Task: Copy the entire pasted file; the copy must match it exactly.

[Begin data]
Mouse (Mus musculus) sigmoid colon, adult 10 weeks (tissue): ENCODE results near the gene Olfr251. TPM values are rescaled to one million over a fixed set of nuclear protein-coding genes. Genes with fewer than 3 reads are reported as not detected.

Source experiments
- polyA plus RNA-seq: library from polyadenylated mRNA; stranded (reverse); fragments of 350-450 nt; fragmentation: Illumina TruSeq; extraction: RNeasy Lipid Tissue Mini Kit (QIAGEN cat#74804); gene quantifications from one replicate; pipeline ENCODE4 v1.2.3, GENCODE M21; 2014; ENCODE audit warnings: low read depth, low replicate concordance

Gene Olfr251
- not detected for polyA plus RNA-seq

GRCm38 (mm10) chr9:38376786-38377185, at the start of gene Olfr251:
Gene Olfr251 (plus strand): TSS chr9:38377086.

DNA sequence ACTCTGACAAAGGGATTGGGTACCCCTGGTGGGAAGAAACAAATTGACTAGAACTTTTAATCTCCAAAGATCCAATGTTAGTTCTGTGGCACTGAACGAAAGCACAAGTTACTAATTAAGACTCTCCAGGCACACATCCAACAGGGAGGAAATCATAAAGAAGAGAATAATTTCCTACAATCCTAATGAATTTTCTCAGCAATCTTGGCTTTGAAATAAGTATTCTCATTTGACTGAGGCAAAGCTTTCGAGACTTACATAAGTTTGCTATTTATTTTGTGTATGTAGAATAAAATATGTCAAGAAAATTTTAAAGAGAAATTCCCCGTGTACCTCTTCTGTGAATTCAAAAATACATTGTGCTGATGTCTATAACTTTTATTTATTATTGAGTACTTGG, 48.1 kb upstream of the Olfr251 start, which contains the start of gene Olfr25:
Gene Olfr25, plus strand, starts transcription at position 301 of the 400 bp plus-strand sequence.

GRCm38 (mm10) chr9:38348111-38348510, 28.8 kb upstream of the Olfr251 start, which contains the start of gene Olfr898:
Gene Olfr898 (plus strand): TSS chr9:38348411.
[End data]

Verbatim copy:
Mouse (Mus musculus) sigmoid colon, adult 10 weeks (tissue): ENCODE results near the gene Olfr251. TPM values are rescaled to one million over a fixed set of nuclear protein-coding genes. Genes with fewer than 3 reads are reported as not detected.

Source experiments
- polyA plus RNA-seq: library from polyadenylated mRNA; stranded (reverse); fragments of 350-450 nt; fragmentation: Illumina TruSeq; extraction: RNeasy Lipid Tissue Mini Kit (QIAGEN cat#74804); gene quantifications from one replicate; pipeline ENCODE4 v1.2.3, GENCODE M21; 2014; ENCODE audit warnings: low read depth, low replicate concordance

Gene Olfr251
- not detected for polyA plus RNA-seq

GRCm38 (mm10) chr9:38376786-38377185, at the start of gene Olfr251:
Gene Olfr251 (plus strand): TSS chr9:38377086.

DNA sequence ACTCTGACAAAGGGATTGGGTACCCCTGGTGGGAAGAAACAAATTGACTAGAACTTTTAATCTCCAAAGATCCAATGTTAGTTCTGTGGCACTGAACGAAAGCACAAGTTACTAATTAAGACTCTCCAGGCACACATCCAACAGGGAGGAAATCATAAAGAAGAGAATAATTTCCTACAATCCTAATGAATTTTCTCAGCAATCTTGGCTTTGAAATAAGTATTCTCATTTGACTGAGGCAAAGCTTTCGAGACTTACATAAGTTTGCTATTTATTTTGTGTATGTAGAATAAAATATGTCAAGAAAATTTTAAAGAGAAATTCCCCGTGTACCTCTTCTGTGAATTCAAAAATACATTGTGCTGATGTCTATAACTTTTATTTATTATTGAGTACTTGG, 48.1 kb upstream of the Olfr251 start, which contains the start of gene Olfr25:
Gene Olfr25, plus strand, starts transcription at position 301 of the 400 bp plus-strand sequence.

GRCm38 (mm10) chr9:38348111-38348510, 28.8 kb upstream of the Olfr251 start, which contains the start of gene Olfr898:
Gene Olfr898 (plus strand): TSS chr9:38348411.